A number of medications can be used to manage pain associated with PsA1,2
- Non-steroidal anti-inflammatory drugs (NSAIDs) – can be purchased over-the-counter, including naproxen and ibuprofen
- Corticosteroids –injections to the joints can be administered by a physician to reduce short-term inflammation
- Conventional disease-modifying anti-rheumatic drugs (c-DMARDs) – examples include methotrexate, sulfasalazine, and leflunomide; these medications protect the joints from PsA-associated damage
- Targeted disease-modifying anti-rheumatic drugs (t-DMARDs) such as biologics and novel small molecule inhibitors – a class of medications that block specific signals of the immune and inflammatory cascade that causes PsA-associated inflammation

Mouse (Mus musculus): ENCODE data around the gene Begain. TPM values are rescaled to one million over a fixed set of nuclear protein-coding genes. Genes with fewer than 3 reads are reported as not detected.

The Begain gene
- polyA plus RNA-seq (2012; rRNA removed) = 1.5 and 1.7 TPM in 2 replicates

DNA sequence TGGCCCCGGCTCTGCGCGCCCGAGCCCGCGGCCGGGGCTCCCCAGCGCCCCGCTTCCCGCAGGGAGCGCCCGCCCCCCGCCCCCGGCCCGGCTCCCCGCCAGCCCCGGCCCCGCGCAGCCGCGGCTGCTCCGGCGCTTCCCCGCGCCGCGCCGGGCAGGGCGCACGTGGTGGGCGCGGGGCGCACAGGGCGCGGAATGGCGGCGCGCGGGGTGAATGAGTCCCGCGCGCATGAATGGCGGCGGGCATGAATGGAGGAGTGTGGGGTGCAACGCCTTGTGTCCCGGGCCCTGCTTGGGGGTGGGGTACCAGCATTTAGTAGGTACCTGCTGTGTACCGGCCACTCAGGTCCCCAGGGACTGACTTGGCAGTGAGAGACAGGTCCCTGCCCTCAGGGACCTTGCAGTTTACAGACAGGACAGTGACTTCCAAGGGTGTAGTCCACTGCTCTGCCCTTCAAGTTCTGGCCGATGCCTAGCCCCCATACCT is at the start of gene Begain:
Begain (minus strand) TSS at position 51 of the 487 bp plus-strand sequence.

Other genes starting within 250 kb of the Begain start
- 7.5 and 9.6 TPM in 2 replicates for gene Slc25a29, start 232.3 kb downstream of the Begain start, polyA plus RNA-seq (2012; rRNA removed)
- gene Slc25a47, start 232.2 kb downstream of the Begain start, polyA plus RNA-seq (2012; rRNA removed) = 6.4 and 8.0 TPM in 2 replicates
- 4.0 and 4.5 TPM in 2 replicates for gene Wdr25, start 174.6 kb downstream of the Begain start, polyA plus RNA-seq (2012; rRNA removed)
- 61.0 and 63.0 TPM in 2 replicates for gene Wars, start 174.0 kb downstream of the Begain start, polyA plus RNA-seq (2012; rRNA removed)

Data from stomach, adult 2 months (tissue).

Many of these medications have side effects, including increased risk of infections. You should be carefully monitored by your family physician, your rheumatologist and any other specialist you see while taking these medications. In advanced cases of PsA, you may need a joint replacement to restore your mobility.
1Ritchlin CT, Colbert RA, Gladman DD. Psoriatic Arthritis. N Engl J Med. 2017 Mar 9;376(10):957-970. doi: 10.1056/NEJMra1505557. Erratum in: N Engl J Med. 2017 May 25;376(21):2097. PMID: 28273019.]
2Armstrong AW, Read C. Pathophysiology, Clinical Presentation, and Treatment of Psoriasis: A Review. JAMA. 2020 May 19;323(19):1945-1960. doi: 10.1001/jama.2020.4006. PMID: 32427307.